Starting a new business in the construction industry can be tough, if not downright brutal. Our industry has one of the highest failure rates for small businesses entering the market—although many of the smallest businesses don’t fail so much as the owner decides to take a job with a larger firm. Yet, there are also plenty of exceptions to this rule. Teddy was one of these exceptions. After going through vocational school and then apprenticing under a master carpenter, he set out on his own and entered the market at just the right time for sunroom remodeling and additions in Florida. He always did right by all his customers, but like a lot of new contractors, he really did a number for that first handful or so of customers.
I was probably the worst at sales, because I didn’t care about it. I thought often, “Here is the price and either they pay it or they don’t. How can I affect that?” There is certainly a core truth to that. But what I never really learned was how to present the costs better, and I didn’t work hard enough to earn people’s trust before we talked numbers. I have since come across this contractor coach in the video below. I’m not sure this particular video would have been a huge help to me personally back then, but I still think it’s worth watching:
Accounting and Payroll
Before long, he had more projects than he could handle. And that led to paperwork. At first, it was just subcontractors and 1099s, but then the business got so big and so busy that we eventually took on a couple employees and that led to W-2s and 941s and weekly payroll processing. As luck would have it, Teddy seemed to have perfect timing yet again. He started with a small W-2/1099 preparation software company, and then right around the time we hired our first employee, they came out with a payroll software product. To be honest, I’m not sure if they are the best or the cheapest–seemed plenty cheap to me–but just a note to look into one of these companies.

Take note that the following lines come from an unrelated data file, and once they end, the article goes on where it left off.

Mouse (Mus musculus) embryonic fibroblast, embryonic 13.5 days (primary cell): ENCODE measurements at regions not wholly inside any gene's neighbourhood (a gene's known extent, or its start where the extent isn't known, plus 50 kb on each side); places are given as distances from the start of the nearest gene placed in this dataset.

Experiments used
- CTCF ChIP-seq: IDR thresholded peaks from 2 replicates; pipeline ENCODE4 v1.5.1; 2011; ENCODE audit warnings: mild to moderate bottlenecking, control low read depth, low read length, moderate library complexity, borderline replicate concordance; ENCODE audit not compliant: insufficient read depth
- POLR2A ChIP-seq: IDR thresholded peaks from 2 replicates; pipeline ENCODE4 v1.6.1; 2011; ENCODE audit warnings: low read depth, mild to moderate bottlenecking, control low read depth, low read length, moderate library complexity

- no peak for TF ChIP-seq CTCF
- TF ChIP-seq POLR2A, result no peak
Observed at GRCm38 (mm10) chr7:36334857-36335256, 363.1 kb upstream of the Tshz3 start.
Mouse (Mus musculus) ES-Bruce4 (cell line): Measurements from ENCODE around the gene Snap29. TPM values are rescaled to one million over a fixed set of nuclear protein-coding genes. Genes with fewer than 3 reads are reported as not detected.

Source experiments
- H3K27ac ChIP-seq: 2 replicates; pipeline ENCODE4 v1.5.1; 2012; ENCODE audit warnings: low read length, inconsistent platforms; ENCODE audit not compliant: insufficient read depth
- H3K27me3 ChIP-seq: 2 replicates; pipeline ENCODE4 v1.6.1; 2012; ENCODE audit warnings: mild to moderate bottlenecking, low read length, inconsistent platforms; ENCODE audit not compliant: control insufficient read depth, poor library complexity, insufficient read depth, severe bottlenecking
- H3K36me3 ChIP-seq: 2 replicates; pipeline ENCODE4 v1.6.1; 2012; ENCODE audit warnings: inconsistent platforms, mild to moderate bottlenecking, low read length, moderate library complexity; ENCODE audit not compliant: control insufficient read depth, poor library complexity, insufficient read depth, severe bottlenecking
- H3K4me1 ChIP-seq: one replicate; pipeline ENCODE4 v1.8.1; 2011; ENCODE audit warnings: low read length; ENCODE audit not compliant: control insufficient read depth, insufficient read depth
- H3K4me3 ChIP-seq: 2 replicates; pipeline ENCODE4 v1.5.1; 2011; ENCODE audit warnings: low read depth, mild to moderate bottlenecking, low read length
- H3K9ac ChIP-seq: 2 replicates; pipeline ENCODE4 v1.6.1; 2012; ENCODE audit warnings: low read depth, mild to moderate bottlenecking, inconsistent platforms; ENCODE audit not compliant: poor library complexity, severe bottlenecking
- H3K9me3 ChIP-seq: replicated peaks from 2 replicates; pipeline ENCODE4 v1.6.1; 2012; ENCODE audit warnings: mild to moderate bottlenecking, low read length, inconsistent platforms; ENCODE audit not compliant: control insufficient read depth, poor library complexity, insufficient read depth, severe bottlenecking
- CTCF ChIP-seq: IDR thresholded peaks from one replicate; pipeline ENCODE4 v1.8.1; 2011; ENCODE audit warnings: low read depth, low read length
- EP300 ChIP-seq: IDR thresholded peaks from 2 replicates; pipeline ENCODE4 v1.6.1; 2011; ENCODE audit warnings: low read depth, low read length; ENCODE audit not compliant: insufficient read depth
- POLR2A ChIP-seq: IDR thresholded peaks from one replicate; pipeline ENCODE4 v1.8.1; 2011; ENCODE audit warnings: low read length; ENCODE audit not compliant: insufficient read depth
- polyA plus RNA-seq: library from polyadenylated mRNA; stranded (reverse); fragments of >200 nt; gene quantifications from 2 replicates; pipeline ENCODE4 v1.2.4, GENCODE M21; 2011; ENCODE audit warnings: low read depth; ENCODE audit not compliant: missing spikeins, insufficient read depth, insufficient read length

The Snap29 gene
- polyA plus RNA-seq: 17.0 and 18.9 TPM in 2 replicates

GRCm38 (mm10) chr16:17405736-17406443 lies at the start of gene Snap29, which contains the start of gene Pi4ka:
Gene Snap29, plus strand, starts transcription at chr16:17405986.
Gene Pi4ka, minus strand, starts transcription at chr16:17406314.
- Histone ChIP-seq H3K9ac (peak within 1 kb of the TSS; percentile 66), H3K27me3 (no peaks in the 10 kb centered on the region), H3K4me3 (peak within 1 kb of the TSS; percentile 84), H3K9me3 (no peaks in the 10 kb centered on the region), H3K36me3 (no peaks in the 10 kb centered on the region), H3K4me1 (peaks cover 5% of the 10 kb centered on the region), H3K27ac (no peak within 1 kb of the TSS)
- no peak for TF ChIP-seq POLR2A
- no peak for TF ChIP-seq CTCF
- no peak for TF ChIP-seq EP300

Reliable Help and Team Building
We never really came up against the 25-employee rule that we heard so much about and which can certainly apply to larger construction businesses and other even more labor-intensive industries. That said, one of the big obstacles was finding reliable and skilled subcontractors to help with some of the labor-intensive aspects of the installation. Teddy had plenty of fits and starts with this early carousel of subcontractors, but eventually went on to assemble a solid collection of people he could count on, one or two of whom went on to become great employees of our company.
Navigating the Construction Industry
Diversification, capital, and technology aren’t exactly niche terms, but there are a number of growth factors specifically for businesses within the construction industry. Teddy was always really good about seeing potential issues ahead of time. This simultaneously made customer service and job selection a lot easier. For a while there, job selection was really just about cherry-picking the sweetest options, as it were. When we started getting into the luxury sunroom, outdoor landscaping, and six-figure bids, that was when the real fun started. Diversification came naturally. We did some commercial additions for restaurants and a couple big gazebos for parks and green space. As a carpenter, Teddy was also willing to jump on some of the more complex deck builds, but we usually stayed away from the basic stuff that other homeowners would take on as DIY projects. We also did carports, patio covers, you name it. We had a subcontractor and later an employee who would also do concrete, brick, or stone patios. But the sunroom was always our first love.